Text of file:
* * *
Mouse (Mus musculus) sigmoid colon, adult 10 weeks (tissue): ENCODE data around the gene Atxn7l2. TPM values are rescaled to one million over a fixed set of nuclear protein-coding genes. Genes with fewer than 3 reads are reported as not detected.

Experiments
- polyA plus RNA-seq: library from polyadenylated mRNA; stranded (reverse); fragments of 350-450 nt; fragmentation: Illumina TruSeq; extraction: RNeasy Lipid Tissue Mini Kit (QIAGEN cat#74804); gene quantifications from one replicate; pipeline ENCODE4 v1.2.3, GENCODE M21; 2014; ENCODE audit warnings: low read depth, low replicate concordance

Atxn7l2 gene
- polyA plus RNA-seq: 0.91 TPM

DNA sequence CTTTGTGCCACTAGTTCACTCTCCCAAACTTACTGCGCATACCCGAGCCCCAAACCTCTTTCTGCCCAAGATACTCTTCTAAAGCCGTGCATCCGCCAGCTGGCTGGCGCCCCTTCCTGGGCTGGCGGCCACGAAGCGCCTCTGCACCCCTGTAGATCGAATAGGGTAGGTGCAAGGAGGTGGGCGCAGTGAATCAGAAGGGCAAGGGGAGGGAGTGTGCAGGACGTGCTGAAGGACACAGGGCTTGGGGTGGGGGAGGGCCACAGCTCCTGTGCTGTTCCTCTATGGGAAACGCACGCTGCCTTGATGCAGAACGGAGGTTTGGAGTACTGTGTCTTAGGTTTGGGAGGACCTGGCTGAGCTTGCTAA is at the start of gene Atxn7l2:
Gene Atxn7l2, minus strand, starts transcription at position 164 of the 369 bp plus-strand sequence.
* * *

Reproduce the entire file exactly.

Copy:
Mouse (Mus musculus) sigmoid colon, adult 10 weeks (tissue): ENCODE data around the gene Atxn7l2. TPM values are rescaled to one million over a fixed set of nuclear protein-coding genes. Genes with fewer than 3 reads are reported as not detected.

Experiments
- polyA plus RNA-seq: library from polyadenylated mRNA; stranded (reverse); fragments of 350-450 nt; fragmentation: Illumina TruSeq; extraction: RNeasy Lipid Tissue Mini Kit (QIAGEN cat#74804); gene quantifications from one replicate; pipeline ENCODE4 v1.2.3, GENCODE M21; 2014; ENCODE audit warnings: low read depth, low replicate concordance

Atxn7l2 gene
- polyA plus RNA-seq: 0.91 TPM

DNA sequence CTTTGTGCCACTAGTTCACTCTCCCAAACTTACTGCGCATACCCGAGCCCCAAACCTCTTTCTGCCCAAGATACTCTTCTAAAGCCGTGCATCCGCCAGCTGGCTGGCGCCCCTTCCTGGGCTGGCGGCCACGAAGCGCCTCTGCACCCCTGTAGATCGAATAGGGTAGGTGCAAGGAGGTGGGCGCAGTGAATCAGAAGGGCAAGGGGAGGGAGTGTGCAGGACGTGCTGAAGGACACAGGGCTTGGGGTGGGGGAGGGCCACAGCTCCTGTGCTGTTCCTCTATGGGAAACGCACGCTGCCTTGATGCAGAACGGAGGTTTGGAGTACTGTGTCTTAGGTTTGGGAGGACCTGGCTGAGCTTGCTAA is at the start of gene Atxn7l2:
Gene Atxn7l2, minus strand, starts transcription at position 164 of the 369 bp plus-strand sequence.